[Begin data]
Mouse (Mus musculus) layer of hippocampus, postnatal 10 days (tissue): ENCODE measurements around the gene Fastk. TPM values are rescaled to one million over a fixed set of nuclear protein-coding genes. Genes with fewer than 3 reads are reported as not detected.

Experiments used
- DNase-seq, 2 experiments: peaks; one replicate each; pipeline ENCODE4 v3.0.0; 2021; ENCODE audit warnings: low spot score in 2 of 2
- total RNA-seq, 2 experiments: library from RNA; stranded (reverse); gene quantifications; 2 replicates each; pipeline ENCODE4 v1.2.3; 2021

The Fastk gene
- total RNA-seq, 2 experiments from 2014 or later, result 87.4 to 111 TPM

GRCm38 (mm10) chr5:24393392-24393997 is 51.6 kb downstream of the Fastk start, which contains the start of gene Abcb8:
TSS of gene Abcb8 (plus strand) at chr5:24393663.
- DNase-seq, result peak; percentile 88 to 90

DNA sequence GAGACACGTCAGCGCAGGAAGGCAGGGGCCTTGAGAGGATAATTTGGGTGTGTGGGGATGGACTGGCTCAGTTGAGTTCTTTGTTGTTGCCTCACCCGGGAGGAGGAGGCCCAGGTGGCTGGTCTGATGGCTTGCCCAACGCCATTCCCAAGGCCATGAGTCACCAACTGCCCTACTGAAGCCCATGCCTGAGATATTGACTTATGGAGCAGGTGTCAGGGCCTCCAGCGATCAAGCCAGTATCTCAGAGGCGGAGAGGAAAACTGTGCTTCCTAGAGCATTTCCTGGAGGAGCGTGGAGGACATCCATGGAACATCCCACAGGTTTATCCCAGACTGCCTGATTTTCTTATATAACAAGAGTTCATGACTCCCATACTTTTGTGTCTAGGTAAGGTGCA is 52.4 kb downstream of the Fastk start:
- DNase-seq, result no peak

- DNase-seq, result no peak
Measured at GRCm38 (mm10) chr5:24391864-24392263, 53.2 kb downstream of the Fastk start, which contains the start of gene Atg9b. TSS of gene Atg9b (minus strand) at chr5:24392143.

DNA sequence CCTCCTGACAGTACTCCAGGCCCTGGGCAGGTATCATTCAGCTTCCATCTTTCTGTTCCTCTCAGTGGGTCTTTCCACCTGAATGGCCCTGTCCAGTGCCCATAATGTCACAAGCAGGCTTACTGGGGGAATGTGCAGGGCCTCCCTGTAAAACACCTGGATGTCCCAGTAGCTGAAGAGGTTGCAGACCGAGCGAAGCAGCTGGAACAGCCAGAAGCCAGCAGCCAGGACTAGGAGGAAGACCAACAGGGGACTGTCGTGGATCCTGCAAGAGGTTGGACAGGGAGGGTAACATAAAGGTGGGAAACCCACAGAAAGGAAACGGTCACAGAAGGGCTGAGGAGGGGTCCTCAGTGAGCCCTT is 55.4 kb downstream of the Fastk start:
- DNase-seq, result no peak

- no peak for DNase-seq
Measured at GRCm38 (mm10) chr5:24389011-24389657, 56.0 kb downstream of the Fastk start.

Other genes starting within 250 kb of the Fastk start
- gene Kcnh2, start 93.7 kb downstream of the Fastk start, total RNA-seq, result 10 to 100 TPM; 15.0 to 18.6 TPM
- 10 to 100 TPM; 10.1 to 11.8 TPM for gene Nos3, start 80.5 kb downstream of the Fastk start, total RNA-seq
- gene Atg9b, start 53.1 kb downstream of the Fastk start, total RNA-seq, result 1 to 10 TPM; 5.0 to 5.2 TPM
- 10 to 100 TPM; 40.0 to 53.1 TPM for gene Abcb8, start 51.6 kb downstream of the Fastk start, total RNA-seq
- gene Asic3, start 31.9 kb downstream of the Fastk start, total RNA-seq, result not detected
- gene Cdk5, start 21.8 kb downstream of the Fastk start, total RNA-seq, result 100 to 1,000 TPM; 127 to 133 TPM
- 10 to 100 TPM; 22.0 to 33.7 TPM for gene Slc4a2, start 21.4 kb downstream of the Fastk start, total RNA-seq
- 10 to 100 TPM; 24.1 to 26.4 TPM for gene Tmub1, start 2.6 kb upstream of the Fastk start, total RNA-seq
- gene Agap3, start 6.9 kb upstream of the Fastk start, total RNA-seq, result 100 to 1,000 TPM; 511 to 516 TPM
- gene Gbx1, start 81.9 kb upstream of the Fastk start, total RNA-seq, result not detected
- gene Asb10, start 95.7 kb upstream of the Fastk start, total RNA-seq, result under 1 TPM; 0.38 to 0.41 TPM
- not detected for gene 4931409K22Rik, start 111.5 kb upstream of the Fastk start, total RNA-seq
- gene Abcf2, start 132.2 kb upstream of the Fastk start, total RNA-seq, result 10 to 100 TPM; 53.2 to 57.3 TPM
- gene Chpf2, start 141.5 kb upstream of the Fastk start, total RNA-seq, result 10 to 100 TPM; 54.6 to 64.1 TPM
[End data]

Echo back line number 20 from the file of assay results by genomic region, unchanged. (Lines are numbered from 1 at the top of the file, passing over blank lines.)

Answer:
- 10 to 100 TPM; 10.1 to 11.8 TPM for gene Nos3, start 80.5 kb downstream of the Fastk start, total RNA-seq